In the age of electronic health records, it has become more and more important to safeguard data that could violate a patient’s privacy. Privacy and data security are especially important in the realm of clinical trials, where data has been collected about each patient enrolled in the trial. Patients and clinicians have an invested interest in protecting their protected health information (PHI).
PHI refers to any information in a medical record that could be used to identify an individual patient and is relevant to that patient’s diagnosis or course of treatment. This could include demographic information, test results, preexisting conditions, insurance information, or any other information a health care provider collects that is unique to that patient.1
This installment of Fire of the Week describes a situation involving PHI that arose recently at a medical journal, what happened, and how it informed that journal’s processes for the future. Given the sensitive nature of the information involved, and to ensure as much privacy as possible, this article is being published anonymously, using information as it was relayed to me. —Emilie Gunn
Describe the “Fire.” What Happened? Who Was Involved? How Did the Situation Arise?
I answered my phone early on a Monday morning to an author who was utterly distressed. We had published her article in one of our journals on Friday afternoon, and she realized with horror that her published article included a link to an Excel spreadsheet that contained PHI. Any editor reading this will probably recognize that sinking feeling I had as soon as I heard those words. I looked up the article on our journal website and confirmed that, indeed, the spreadsheet in question contained a tab that listed each patient enrolled in the trial by first and last name, date of birth, diagnosis, specific drugs and treatments administered, and all other points of information relevant to the trial question.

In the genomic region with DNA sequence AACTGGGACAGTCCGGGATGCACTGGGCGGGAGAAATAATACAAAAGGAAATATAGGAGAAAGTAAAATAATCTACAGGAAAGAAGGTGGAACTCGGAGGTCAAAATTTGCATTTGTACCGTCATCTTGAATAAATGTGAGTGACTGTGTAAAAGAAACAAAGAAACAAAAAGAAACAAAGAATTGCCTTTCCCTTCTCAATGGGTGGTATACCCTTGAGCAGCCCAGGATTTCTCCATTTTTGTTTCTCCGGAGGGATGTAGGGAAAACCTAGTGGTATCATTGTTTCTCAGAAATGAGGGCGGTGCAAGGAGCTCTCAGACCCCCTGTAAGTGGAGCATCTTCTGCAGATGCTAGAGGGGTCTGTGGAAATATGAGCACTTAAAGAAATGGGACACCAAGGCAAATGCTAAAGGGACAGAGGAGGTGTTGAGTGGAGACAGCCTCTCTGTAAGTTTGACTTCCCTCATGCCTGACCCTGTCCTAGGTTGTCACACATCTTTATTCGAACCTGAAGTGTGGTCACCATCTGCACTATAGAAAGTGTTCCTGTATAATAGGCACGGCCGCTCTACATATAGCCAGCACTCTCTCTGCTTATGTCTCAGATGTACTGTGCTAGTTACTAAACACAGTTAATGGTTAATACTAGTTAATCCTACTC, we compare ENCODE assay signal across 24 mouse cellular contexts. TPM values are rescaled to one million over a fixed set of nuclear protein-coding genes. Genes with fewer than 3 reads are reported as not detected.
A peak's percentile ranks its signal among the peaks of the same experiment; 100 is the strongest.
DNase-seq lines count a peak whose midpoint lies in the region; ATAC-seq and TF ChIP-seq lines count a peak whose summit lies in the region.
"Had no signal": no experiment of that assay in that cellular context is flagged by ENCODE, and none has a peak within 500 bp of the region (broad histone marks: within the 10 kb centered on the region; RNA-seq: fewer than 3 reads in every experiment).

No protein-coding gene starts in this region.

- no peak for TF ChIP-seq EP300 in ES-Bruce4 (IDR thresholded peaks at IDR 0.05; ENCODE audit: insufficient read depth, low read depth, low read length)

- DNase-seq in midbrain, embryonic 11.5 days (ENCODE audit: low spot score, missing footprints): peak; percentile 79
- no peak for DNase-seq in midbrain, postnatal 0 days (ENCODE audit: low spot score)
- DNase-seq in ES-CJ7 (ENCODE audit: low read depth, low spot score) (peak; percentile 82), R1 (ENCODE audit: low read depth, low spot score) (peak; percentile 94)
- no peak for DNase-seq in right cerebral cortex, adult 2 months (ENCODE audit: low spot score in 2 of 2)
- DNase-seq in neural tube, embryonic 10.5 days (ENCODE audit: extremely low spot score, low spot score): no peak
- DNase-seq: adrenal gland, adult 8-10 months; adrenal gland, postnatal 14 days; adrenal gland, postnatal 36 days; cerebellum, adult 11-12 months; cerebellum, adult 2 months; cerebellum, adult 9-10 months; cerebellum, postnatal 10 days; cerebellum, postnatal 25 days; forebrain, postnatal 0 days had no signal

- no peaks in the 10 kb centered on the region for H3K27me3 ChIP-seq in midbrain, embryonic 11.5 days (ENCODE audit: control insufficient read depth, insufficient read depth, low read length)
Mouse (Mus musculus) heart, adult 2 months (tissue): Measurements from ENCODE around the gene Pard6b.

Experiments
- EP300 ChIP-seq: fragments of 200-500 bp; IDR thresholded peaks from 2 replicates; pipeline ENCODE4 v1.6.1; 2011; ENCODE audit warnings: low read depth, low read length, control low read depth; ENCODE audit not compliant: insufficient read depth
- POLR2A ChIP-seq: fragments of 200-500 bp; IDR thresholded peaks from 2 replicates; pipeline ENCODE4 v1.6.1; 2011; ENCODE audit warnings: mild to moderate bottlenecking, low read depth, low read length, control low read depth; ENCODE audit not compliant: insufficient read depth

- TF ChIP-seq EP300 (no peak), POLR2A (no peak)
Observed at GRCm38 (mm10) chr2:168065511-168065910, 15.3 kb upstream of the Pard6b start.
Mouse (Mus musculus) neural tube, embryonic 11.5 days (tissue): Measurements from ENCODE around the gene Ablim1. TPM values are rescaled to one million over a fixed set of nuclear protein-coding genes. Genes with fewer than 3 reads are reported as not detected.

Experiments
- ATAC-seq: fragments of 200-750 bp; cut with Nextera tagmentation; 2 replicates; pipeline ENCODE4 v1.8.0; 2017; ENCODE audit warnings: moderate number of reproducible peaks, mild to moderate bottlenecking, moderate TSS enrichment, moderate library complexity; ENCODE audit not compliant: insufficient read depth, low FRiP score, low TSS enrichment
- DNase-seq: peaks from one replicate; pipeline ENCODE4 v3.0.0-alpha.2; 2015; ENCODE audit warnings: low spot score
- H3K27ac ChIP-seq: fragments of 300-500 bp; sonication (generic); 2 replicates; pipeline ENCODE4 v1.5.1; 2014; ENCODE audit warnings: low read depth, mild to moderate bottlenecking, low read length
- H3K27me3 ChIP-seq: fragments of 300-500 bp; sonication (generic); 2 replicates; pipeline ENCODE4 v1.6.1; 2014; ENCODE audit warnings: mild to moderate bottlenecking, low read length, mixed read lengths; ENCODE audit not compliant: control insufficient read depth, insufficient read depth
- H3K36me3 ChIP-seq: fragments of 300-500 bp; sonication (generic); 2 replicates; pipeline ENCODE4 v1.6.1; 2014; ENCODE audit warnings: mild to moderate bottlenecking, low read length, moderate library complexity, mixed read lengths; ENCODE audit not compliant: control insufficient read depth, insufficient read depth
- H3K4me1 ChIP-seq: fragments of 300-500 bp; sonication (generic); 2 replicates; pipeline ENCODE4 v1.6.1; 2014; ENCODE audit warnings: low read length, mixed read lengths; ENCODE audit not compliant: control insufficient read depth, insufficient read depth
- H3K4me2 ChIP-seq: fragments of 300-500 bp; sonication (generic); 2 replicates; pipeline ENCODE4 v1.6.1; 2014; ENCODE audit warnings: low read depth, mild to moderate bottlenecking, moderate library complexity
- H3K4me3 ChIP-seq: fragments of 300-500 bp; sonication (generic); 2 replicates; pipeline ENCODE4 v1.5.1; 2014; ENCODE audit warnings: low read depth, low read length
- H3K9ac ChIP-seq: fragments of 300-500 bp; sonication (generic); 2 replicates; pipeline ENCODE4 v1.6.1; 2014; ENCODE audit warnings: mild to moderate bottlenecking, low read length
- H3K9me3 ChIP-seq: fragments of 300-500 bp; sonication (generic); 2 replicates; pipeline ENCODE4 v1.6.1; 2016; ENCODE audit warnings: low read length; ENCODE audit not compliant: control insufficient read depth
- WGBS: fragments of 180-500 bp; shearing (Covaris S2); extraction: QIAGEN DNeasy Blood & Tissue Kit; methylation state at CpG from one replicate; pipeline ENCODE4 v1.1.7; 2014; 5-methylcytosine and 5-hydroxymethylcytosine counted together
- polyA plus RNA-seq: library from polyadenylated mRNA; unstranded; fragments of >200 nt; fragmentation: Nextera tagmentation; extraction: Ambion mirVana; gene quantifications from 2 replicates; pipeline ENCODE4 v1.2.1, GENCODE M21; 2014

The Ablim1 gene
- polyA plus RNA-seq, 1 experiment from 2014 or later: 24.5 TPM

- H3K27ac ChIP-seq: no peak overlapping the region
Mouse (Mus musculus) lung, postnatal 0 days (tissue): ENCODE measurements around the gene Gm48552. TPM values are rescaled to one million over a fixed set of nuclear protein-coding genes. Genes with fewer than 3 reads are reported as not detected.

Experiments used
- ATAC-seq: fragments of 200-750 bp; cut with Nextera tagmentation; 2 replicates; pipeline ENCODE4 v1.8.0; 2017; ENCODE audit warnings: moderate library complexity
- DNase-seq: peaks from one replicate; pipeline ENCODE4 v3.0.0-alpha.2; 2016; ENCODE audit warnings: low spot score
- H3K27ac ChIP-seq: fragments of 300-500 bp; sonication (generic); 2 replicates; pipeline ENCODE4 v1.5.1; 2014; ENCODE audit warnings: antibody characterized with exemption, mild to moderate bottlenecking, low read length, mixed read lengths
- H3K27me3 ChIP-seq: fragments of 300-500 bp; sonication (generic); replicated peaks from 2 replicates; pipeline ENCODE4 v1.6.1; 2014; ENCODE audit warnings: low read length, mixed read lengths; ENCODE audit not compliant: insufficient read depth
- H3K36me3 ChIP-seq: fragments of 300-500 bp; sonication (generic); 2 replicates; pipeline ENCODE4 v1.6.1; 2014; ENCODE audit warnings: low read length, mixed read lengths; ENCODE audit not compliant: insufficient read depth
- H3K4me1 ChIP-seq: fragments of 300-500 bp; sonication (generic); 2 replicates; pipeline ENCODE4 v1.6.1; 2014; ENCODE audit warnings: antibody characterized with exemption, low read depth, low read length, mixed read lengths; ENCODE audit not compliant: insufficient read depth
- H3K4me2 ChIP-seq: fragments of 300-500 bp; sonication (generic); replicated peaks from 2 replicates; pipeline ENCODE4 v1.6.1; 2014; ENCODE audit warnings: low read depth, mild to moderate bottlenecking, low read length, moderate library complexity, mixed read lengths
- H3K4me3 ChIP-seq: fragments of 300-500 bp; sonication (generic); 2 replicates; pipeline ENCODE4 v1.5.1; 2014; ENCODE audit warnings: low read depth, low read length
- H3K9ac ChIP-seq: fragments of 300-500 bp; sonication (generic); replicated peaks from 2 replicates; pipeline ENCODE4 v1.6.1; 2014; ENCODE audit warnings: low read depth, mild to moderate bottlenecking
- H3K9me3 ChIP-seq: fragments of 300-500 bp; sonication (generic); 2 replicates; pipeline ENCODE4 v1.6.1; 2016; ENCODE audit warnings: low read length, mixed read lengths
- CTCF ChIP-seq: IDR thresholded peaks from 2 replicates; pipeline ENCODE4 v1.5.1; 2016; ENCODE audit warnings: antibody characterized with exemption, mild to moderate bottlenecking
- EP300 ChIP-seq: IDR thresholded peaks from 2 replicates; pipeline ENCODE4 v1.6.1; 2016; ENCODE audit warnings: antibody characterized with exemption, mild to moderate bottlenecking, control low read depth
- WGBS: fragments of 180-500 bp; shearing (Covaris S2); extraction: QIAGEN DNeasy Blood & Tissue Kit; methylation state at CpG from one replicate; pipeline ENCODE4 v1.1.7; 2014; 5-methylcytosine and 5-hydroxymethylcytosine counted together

The author’s institution, including the department head and privacy office, was already aware of the breach. The authors had discovered the problem first thing on Monday morning when looking over their recently published article, and notified us as soon as they realized what had happened.
We discovered the problem had arisen with a data supplement. Like many journals, we publish data supplements that often include additional raw data pertaining to the trial. This may mean anonymized patient level data, gene sequences, or other information that does not need to be in the print version of the article, but may give a deeper understanding of the trial to readers, or aid in reproducibility. These data supplements are not copyedited, but are published in whatever form the authors supply them. Editorial staff checks them before sending them to production, but mostly just to ensure the files can be opened and viewed correctly. In this case, the authors had included an Excel spreadsheet with several tabs, one of which was not immediately visible upon opening the file. A reader would have to click the arrow at the bottom of the sheet to be taken back to the first tab to see the data stored there. It was that tab that included the PHI.
Where Did You Go and What Resources Did You Utilize to Arrive at a Solution?
We immediately contacted our digital team who quickly removed the link to the data supplement so that we could look into the situation and correct it. While the supplement was offline, we conferred with the authors and their privacy office, our digital and production teams, and our legal team to determine how this had happened and how we could get the supplement back online quickly without it containing the information in question. Beyond determining how this happened, we also wanted to figure out how many people had viewed the article, and most importantly, how many had opened the data supplement. The author’s institution also wanted to know how many staff members had viewed the spreadsheet during the course of the article submission and review process. Countless emails were traded over the course of several days to make sure that everyone had as much information about the situation as possible. This would ensure we could examine it from every angle, determine the extent of the damage, and correct it.